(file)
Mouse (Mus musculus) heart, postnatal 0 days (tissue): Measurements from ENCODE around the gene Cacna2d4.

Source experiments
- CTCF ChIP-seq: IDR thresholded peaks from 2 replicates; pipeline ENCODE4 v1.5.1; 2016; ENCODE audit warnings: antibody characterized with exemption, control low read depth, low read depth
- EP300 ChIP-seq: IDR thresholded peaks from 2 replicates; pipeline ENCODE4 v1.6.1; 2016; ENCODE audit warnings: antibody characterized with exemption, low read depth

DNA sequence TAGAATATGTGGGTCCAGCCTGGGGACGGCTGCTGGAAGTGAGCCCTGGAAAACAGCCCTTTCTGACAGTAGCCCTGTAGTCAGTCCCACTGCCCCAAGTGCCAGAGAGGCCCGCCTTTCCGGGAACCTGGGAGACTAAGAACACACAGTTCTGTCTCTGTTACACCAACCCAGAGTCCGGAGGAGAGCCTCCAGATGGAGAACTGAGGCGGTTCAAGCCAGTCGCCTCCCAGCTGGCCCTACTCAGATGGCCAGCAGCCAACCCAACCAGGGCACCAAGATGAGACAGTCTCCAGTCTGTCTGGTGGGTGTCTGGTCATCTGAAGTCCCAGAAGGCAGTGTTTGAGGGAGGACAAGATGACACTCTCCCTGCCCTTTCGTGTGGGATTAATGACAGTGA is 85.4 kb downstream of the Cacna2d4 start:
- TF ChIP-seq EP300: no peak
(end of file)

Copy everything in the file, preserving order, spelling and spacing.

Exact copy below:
Mouse (Mus musculus) heart, postnatal 0 days (tissue): Measurements from ENCODE around the gene Cacna2d4.

Source experiments
- CTCF ChIP-seq: IDR thresholded peaks from 2 replicates; pipeline ENCODE4 v1.5.1; 2016; ENCODE audit warnings: antibody characterized with exemption, control low read depth, low read depth
- EP300 ChIP-seq: IDR thresholded peaks from 2 replicates; pipeline ENCODE4 v1.6.1; 2016; ENCODE audit warnings: antibody characterized with exemption, low read depth

DNA sequence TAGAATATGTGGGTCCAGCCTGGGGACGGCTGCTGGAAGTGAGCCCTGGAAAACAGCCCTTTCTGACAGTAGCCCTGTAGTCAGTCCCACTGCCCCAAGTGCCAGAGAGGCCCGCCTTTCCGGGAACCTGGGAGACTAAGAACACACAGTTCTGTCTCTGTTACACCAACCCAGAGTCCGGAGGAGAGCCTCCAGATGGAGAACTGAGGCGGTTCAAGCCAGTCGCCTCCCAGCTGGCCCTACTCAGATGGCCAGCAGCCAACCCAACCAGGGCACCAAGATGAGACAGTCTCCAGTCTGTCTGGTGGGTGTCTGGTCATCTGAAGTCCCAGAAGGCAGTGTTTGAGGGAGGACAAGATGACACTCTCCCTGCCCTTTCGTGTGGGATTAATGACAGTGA is 85.4 kb downstream of the Cacna2d4 start:
- TF ChIP-seq EP300: no peak